Richard Schmalensee, September 2013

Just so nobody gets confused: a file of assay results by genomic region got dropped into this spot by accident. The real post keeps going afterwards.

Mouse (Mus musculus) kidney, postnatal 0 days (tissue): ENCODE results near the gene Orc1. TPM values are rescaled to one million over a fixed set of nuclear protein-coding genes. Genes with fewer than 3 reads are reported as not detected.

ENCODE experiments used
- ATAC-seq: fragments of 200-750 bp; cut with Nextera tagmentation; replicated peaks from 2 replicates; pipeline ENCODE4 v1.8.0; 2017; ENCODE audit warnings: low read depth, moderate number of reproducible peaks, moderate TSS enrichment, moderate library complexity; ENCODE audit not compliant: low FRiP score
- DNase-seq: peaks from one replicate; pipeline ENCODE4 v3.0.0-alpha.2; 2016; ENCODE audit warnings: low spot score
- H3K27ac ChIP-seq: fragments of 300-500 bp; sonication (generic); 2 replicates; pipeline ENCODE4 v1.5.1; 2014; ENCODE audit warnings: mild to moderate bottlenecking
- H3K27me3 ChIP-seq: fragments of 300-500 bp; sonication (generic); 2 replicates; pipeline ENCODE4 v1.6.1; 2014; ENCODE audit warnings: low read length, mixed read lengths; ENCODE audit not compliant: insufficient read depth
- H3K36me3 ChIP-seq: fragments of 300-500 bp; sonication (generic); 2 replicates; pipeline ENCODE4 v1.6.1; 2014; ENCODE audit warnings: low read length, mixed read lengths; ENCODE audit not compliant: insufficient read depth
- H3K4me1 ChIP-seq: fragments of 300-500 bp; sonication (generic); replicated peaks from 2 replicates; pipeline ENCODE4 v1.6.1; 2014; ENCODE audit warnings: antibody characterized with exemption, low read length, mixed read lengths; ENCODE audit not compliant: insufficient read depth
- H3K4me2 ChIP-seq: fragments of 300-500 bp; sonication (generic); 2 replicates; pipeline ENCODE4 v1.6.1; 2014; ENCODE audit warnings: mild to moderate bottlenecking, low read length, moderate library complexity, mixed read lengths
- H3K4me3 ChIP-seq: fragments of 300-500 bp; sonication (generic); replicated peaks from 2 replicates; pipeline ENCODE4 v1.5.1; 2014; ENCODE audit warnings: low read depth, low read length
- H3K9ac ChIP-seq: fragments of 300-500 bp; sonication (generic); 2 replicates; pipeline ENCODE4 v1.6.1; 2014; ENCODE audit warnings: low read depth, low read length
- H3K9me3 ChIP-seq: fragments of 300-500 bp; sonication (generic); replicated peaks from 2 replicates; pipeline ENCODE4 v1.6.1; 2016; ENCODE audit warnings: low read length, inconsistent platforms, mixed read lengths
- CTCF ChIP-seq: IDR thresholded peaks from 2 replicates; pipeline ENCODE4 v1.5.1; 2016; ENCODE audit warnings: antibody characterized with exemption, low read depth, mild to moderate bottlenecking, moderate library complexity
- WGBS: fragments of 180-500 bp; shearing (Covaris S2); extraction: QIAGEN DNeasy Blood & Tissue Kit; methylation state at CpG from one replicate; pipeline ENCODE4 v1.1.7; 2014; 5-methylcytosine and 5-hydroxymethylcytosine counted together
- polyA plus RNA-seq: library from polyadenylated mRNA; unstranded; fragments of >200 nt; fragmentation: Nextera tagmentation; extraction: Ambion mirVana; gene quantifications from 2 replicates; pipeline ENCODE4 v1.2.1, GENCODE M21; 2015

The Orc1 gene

Government subsidies have driven rapid growth in U.S. wind and solar generation. Using data on hourly outputs and prices for 25 wind and nine solar generating plants, some results of those subsidies are studied in detail: the value of these plants' outputs, the variability of output at plant and regional levels, and the variation in performance among plants and regions. Output from solar plants was about 32% more valuable on average than output from wind plants. Output variability differs substantially among plants and, on some dimensions, among regions. Policy implications of high generation when prices are negative and dramatic differences in capacity factors are discussed.